Things got hot pretty quickly after the candidates for town supervisor took the floor at last night’s candidates’ debate in Calverton.
The evening started out uneventfully enough with the town justice and assessor candidates introducing themselves in brief statements to an audience of about 60 people in the Riley Avenue Elementary School cafetorium. Then the four town board candidates sparred for about 45 minutes on a range of topics, including the need for a master plan update and plans for a medical marijuana dispensary in Riverhead.
But sparks began to fly quickly once the three candidates for supervisor took their places next to moderator Sid Bail, president of the Wading River Civic Association, which hosted the debate with the Calverton Civic Association.
Incumbent Supervisor Sean Walter, in a three-way race for his seat with Councilwoman Jodi Giglio and his former adviser Anthony Coates, opened by asking the audience to view the election as one about character and integrity.
Declaring himself free of control by party bosses and special interests, Walter said a candidate of integrity knows right from wrong and doesn’t make excuses for his or her behavior.
“You own up to your mistakes,” he said. “If you have a building that you didn’t get permits on, you get the permits, you get your C.O.,” Walter said, addressing Giglio. “You pay your federal taxes. You pay your town taxes.”
Walter was referring to an $89,152 federal tax lien filed by the IRS against the councilwoman’s husband, Michael. The lien was filed in December 2010, according to the Suffolk County Clerk’s records access website.
Walter was also referring to the disclosure in 2013 that the Giglio residence in Baiting Hollow had several long-existing improvements — including an in-ground pool, a finished basement and a second-story addition — that had not been issued certificates of occupancy by the town until that spring. The councilwoman, who owns a permit expediting business, issued an “apology to the Riverhead taxpayers” in July 2013, obtained the required permits, paid the building permit fees and a portion of the town property taxes that would have been assessed on the home over several years while the improvements went without permits. This year, Giglio paid the school district $10,000 for back taxes associated with those improvements.
Walter next turned to Coates, who was once a close associate and paid political strategist.
“You know what?” he asked. “Mr. Coates, you also don’t stab one of your best friends in the heart after he saves your life.”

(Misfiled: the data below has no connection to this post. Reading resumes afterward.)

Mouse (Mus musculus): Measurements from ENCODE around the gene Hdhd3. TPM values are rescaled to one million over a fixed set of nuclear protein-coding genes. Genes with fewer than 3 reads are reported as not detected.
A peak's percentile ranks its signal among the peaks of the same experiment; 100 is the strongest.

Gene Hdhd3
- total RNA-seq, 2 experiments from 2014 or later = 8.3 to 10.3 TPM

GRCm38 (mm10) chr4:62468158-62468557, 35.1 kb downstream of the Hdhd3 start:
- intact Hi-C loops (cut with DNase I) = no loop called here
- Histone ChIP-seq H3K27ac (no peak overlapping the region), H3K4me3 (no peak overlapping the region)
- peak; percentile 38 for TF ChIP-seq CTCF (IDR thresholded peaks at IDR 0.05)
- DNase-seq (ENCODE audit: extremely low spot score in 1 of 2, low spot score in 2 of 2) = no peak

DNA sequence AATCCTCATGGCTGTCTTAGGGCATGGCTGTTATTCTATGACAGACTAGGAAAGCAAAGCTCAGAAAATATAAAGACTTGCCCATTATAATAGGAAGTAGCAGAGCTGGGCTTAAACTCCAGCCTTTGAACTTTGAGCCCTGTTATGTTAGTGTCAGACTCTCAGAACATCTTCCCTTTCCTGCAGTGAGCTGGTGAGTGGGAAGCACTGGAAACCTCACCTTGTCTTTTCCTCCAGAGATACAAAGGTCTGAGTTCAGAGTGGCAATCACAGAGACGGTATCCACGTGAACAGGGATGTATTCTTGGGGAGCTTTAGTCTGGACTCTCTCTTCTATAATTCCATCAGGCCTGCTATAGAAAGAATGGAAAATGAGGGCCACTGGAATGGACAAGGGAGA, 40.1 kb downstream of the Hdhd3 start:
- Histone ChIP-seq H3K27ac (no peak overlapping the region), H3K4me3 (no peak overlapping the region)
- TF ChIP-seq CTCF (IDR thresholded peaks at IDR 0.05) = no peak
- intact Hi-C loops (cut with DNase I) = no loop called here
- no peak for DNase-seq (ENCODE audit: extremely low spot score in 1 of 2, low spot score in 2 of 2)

That remark drew gasps and some jeers from the audience.
Walter said a supervisor’s personal integrity and character is of utmost importance.
“It’s not rocket science. I’m not saying I don’t make mistakes along the way,” Walter said, “but the reality is, we learn from the mistakes and we move forward and we move forward as a team.”
Neither challenger responded to Walter’s statements last night.
Reached for comment this morning, Giglio dismissed the supervisor’s remarks.
“I knocked on 5,000 doors,” Giglio said. “People that I talk to are concerned about taxes, quality of life issues and development of the enterprise park. People have not asked about my husband’s business, Seans brother’s legal matters with the school district and his property, or Tony’s driving record and financial problems,” Giglio said in a text message. “Informed, concerned voters are interested in the issues that will help move Riverhead forward.”
The supervisor said he’s had the opposite experience as he’s canvassed the town during this campaign.
“People do ask about those things,” Walter said. “People do care. Character and integrity are everything in public office and elected officials should hold themselves to a higher standard. Failing to obtain permits for improvements to your home, avoiding property taxes, having a federal tax lien filed against your home, those are things that speak to one’s integrity. Integrity is foremost. All else flows from there.”
Coates said today Walter was trying to deflect attention from a poor record.
“We are the highest-taxed town on the East End, we’re Suffolk’s most indebted, lowest bond-rated town. Anyone who wants to talk about made-up personal issues is trying to take your eye off the ball.
“Every two years there’s a phony deal at EPCAL, there’s a flap about some phony personal nonsense, last-minute mailers that mean nothing and aren’t true. The voters are poorly served by all this nonsense,” Coates said.
Check back later for full video of the debate.
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